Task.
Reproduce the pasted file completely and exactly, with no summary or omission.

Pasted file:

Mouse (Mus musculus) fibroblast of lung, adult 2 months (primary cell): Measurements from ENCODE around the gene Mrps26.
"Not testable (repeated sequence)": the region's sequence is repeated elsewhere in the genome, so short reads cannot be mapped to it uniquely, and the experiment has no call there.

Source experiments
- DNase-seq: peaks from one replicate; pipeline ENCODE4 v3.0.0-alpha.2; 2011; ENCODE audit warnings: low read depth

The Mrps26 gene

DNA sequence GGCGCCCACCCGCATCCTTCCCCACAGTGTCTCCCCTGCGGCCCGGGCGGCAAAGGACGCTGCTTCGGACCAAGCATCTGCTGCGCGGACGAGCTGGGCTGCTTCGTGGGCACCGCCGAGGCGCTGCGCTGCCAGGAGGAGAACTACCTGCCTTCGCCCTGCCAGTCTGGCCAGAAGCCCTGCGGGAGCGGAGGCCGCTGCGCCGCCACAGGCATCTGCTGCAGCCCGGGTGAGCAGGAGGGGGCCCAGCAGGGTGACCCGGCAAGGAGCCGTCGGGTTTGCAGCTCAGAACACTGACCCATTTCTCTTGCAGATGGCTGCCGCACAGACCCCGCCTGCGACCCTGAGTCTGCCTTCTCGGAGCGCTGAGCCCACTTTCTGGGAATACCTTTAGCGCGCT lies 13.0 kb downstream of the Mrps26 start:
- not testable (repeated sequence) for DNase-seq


Mouse (Mus musculus) fibroblast of lung, adult 2 months (primary cell): Measurements from ENCODE around the gene Mrps26.
"Not testable (repeated sequence)": the region's sequence is repeated elsewhere in the genome, so short reads cannot be mapped to it uniquely, and the experiment has no call there.

Source experiments
- DNase-seq: peaks from one replicate; pipeline ENCODE4 v3.0.0-alpha.2; 2011; ENCODE audit warnings: low read depth

The Mrps26 gene

DNA sequence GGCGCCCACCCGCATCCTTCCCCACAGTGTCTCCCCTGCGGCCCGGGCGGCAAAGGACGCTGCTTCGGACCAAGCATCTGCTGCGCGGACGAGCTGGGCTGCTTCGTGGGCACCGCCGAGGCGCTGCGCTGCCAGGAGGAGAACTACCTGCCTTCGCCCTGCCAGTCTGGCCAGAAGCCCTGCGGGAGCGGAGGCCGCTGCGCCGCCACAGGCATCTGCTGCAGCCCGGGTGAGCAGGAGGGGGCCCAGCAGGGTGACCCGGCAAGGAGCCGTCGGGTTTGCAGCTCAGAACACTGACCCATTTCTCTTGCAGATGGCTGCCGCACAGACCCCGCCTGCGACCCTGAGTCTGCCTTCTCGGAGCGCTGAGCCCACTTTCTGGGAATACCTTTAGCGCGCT lies 13.0 kb downstream of the Mrps26 start:
- not testable (repeated sequence) for DNase-seq